Berries are bright, flavorful and sweet super fruits that have a long list of health benefits. These colorful fruits are high in antioxidants and polyphenols, which help fight chronic disease and cancer. And their health benefits just keep getting sweeter!
A recent study in the journal Circulation suggests that sprinkling just a few more blueberries in your yogurt or blending strawberries into your morning smoothie may help reduce heart attack risk.
Here are the top six berries for women’s health.
These tasty berries are rich in polyphenols, which may help prevent cardiovascular disease and even cancer. They contain high amounts of fiber compared to other types of fruit: One cup has about 7 grams of fiber. (The recommended daily intake of fiber is 25 to 35 grams.) What’s more, they’re rich in vitamin C and contain a bit of iron, calcium and vitamin A, too. Bake them in a pie, spread them in a jam on whole-grain toast, or just eat them by the handful!
Eating blueberries may help your memory, and they have high levels of compounds that help widen arteries, which helps blood to flow smoothly. Rich in antioxidants, blueberries are also low fat, free of saturated fat, and a good source of fiber and vitamin C. No wonder they’re linked to a lower risk of heart attack!
Strawberries are heart-healthy and packed with vitamin C. They are also an excellent source of folate, which is a nutrient that’s suspected (but not proven) to help protect your heart. Like blueberries, they contain compounds that help widen the arteries, which may prevent plaque buildup. Another benefit? They whiten your teeth naturally!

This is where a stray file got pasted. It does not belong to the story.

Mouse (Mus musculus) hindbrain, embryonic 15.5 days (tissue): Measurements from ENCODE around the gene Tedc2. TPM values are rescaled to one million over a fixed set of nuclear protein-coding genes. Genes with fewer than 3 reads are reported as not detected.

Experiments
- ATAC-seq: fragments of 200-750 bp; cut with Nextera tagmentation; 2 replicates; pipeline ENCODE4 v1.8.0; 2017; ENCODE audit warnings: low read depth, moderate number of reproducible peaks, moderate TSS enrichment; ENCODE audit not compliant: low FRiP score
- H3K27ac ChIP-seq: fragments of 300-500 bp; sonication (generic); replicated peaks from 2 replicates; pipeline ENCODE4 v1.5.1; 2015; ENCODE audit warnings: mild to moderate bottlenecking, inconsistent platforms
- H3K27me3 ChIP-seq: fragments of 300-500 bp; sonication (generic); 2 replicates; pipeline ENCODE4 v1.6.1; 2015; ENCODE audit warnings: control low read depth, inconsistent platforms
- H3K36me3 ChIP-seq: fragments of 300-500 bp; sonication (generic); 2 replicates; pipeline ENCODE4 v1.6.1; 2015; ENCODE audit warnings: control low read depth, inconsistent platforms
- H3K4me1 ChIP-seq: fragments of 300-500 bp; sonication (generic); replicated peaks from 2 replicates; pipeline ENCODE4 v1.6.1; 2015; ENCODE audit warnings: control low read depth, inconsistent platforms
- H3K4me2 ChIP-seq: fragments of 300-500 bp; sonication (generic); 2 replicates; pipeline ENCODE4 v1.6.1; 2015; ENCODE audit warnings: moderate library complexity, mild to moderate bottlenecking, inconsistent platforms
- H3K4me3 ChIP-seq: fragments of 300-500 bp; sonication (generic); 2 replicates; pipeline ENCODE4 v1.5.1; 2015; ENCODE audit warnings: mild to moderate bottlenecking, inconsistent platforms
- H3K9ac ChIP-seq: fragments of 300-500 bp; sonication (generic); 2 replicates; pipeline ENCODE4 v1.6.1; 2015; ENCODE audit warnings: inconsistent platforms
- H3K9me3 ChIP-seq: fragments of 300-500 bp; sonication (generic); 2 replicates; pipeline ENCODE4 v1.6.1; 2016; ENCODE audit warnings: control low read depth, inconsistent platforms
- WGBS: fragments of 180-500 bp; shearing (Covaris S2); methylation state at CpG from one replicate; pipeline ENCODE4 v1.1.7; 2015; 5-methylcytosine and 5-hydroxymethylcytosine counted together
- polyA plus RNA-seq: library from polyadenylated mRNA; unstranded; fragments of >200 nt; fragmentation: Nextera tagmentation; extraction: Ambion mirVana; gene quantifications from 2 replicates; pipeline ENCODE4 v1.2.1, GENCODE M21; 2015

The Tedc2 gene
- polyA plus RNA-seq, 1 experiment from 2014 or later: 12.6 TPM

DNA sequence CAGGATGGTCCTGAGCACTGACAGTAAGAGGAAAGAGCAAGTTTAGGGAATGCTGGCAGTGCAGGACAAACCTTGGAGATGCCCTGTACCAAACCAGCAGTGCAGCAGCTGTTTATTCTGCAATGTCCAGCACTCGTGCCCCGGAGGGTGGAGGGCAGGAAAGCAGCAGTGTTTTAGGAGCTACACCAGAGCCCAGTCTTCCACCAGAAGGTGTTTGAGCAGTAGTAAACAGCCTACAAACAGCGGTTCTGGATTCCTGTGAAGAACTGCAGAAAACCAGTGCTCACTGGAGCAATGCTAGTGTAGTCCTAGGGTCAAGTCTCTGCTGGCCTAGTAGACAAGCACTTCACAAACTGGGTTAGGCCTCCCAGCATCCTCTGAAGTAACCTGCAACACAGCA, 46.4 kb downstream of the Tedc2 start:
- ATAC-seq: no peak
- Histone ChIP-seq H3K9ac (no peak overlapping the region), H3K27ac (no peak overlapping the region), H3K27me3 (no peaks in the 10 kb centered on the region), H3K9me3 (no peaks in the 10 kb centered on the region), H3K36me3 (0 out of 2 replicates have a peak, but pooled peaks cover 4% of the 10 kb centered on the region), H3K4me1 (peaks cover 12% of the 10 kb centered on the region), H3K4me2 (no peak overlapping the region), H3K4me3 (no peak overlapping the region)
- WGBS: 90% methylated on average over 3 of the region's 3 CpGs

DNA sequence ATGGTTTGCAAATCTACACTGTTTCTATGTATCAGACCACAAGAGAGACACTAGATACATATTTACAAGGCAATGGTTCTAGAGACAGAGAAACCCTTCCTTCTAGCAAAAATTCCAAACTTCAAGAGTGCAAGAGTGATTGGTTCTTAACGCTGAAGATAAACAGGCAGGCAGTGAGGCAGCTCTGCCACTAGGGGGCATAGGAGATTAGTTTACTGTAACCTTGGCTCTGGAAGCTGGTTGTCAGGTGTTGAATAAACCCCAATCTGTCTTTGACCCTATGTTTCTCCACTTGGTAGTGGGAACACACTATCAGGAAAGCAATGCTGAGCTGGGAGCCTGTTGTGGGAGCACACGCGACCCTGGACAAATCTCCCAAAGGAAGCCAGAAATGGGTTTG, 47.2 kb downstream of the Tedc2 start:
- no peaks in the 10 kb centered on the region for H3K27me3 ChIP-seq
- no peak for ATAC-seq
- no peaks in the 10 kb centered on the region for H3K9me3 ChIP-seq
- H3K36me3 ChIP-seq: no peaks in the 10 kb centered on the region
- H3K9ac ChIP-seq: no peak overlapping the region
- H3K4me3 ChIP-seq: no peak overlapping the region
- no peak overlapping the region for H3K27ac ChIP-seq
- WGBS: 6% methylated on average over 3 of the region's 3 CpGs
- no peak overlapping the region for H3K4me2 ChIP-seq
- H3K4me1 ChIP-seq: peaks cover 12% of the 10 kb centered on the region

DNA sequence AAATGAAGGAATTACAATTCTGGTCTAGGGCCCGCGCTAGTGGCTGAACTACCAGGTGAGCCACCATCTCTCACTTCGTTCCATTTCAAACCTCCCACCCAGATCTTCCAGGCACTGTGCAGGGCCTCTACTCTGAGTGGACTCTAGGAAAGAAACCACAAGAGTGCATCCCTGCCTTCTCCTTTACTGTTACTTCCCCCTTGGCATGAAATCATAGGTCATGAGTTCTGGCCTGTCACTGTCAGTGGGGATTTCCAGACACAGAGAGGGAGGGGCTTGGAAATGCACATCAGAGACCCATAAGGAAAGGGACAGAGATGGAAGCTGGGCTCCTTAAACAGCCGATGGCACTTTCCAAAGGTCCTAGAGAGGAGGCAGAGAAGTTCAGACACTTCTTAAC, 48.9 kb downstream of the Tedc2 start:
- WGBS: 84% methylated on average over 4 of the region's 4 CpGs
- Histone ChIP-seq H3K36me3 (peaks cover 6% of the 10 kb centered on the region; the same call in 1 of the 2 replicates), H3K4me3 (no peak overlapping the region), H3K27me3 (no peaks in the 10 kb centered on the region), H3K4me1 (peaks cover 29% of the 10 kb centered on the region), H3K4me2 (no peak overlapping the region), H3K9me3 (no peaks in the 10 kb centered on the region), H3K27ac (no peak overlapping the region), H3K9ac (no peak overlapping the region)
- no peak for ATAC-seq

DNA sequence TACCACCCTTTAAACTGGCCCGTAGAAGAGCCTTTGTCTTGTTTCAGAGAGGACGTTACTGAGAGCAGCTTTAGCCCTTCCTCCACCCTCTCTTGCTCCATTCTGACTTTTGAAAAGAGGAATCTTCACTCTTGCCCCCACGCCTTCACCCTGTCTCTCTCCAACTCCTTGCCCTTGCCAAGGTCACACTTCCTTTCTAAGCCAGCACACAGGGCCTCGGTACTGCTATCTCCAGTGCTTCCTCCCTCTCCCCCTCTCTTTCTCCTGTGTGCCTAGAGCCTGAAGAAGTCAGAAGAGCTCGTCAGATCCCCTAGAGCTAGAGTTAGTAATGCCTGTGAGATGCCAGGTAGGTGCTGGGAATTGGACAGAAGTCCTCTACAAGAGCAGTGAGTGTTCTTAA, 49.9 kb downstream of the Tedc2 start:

These sweet berries are rich in heart healthy fiber; just half a cup delivers 4 grams. You also get 25% of your recommended intake for vitamin C and manganese too. Raspberries are low in fat and have high levels of polyphenols, which help reduce heart disease risk. Try to sneak these into your diet whenever you can.
When it comes to antioxidants, this Brazilian fruit smashes rivals like blackberries, strawberries, and blueberries. The berries are a good source of fiber, but are tart. Mixing them in smoothies, oatmeal, and yogurt helps temper the bitterness.
These tart little berries are popular around the holidays, but given the health benefits (especially for women), you should try to eat them year-round. Among other benefits, cranberries may increase HDL, or good cholesterol, and may also help prevent urinary tract infections, so they are a win-win!
This article originally appeared on Health.com